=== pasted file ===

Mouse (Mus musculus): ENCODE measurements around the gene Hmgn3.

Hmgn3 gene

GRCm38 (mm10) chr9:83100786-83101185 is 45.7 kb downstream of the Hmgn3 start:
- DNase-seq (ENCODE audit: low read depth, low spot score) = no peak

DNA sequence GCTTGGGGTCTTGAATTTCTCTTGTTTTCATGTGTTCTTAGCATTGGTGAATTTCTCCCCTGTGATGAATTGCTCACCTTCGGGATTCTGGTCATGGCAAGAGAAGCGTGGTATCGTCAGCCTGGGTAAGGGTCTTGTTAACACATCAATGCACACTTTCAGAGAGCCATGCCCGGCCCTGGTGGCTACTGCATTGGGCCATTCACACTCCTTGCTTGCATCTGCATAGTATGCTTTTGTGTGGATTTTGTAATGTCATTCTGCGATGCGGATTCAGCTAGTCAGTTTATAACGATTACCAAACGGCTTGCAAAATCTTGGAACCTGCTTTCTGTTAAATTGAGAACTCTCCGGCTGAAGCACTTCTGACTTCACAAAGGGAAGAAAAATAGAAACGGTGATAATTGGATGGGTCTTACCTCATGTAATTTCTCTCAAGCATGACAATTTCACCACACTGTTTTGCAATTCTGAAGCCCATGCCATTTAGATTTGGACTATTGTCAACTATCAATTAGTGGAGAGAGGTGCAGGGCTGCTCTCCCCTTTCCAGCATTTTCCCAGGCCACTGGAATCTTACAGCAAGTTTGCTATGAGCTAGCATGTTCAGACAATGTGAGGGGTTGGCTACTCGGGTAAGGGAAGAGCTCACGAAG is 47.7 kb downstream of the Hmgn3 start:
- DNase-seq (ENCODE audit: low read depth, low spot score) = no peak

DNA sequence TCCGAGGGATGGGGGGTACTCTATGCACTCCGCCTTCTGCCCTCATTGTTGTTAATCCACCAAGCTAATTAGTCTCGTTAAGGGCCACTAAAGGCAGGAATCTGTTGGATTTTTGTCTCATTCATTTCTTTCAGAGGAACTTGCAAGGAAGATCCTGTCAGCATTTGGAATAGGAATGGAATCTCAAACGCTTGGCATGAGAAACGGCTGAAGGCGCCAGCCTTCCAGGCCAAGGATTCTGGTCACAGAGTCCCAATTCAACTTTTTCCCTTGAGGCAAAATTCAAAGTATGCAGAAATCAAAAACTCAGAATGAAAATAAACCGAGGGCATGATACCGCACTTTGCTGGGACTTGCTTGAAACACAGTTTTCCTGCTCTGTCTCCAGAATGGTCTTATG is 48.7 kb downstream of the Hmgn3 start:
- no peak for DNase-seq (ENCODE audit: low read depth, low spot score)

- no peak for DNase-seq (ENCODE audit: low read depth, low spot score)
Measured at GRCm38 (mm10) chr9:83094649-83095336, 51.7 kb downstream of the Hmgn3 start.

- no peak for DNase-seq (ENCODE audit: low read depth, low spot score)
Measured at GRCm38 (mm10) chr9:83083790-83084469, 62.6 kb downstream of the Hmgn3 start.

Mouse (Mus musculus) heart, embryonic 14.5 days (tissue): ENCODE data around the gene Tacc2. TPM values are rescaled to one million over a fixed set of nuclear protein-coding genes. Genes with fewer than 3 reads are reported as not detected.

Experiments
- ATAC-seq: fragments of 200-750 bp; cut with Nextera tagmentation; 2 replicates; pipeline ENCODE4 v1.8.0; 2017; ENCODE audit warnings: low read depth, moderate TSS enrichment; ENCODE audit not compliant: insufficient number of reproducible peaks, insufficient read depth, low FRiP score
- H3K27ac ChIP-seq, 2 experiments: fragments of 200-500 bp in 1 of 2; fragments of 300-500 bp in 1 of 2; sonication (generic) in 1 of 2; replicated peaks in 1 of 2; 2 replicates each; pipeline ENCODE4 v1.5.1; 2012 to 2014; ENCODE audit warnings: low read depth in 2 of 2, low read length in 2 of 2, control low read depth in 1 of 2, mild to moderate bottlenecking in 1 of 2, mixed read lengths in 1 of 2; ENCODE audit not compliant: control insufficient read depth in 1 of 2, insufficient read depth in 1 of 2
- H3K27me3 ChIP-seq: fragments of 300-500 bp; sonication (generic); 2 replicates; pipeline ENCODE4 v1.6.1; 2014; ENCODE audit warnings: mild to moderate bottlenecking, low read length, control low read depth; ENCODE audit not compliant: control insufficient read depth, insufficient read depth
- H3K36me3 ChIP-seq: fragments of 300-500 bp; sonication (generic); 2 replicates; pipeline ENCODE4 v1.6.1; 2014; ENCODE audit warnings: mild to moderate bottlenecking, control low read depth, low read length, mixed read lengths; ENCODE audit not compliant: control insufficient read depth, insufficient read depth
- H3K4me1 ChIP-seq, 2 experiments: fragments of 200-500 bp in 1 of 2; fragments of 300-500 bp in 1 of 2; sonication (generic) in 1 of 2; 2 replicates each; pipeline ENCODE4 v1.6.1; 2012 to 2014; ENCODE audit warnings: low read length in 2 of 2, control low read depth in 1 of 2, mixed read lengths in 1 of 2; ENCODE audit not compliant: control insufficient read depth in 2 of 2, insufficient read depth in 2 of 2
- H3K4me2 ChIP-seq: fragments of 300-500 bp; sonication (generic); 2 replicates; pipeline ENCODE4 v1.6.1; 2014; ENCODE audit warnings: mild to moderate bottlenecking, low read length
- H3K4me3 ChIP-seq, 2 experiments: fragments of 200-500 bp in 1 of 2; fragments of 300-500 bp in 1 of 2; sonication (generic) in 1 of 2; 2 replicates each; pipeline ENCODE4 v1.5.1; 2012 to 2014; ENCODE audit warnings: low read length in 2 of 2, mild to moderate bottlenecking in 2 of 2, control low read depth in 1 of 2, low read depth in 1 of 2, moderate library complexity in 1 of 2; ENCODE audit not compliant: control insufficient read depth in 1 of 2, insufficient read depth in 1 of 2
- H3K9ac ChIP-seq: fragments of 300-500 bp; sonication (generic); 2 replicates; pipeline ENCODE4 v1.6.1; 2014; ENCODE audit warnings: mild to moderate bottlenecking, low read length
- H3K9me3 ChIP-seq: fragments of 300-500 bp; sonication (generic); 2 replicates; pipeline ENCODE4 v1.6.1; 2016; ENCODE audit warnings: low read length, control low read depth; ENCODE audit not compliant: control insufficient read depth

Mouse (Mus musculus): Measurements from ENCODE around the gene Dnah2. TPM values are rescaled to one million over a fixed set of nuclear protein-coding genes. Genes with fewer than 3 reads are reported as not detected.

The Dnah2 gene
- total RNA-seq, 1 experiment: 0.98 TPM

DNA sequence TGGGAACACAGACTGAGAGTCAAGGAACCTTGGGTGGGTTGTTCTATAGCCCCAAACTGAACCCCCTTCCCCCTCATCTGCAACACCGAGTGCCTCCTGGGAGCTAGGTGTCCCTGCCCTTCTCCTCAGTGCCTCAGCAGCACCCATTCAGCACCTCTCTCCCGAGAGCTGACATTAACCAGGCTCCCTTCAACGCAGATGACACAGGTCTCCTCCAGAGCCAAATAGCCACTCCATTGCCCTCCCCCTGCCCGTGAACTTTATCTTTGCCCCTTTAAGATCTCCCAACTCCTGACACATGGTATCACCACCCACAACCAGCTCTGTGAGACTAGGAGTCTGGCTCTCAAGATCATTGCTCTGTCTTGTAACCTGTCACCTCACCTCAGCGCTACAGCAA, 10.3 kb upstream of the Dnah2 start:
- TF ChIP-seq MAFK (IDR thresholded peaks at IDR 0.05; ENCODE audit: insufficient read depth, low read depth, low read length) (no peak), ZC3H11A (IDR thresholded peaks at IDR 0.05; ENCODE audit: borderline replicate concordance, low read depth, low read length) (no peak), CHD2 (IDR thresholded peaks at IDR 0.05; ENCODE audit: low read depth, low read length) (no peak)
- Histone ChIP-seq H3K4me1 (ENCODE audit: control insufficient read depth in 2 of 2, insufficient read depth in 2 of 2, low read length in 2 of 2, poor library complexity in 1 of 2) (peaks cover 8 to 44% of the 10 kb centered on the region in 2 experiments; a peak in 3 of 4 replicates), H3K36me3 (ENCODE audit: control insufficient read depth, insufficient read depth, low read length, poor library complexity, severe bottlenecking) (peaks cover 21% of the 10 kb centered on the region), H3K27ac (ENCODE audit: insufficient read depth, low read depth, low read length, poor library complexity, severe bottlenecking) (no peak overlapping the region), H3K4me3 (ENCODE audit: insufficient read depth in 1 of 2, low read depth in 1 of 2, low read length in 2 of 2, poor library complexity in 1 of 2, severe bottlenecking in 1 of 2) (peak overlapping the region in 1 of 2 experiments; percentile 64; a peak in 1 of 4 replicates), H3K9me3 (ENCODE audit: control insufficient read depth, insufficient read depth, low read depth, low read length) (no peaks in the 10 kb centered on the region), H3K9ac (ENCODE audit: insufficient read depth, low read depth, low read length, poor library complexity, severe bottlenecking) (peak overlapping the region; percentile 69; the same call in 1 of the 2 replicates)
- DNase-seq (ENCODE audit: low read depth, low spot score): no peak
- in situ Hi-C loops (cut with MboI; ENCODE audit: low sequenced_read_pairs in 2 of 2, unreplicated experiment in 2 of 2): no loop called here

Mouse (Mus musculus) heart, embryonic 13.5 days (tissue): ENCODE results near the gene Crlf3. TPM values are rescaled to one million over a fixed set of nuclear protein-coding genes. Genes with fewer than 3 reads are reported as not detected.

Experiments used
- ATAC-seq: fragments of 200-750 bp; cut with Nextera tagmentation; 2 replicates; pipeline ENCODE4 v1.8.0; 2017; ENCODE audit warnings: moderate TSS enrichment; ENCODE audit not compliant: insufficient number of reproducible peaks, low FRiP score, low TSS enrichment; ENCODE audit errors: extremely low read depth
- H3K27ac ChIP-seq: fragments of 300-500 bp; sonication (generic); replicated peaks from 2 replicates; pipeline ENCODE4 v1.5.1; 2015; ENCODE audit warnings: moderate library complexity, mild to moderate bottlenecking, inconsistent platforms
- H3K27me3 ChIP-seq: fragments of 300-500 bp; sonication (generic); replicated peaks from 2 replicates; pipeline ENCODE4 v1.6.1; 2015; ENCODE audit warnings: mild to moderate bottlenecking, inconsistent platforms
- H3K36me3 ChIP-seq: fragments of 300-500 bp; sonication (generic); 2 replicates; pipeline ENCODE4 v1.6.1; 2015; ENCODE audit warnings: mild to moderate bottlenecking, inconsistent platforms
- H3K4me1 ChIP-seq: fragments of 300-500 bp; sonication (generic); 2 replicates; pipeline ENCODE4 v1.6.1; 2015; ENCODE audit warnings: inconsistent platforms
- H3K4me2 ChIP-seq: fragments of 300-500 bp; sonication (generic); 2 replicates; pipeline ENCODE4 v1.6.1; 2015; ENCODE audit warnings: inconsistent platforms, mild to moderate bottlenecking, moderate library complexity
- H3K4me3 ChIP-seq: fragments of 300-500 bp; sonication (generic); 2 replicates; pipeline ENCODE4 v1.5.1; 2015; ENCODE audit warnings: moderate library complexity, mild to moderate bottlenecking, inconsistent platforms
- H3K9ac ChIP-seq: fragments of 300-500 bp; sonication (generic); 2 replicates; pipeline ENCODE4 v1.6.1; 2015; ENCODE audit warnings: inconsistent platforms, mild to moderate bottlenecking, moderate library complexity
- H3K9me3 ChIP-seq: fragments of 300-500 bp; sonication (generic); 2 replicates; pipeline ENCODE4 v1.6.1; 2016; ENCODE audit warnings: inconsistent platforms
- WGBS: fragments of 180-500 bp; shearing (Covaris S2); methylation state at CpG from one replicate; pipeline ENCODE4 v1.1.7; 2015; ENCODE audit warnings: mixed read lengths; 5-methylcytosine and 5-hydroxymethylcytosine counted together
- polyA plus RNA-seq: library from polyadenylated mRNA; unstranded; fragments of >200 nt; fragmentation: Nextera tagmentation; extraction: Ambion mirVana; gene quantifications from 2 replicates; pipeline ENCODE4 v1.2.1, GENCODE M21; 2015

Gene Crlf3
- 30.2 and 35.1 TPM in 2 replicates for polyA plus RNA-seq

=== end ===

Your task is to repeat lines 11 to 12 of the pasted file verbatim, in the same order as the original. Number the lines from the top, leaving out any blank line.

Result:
- no peak for DNase-seq (ENCODE audit: low read depth, low spot score)
Measured at GRCm38 (mm10) chr9:83083790-83084469, 62.6 kb downstream of the Hmgn3 start.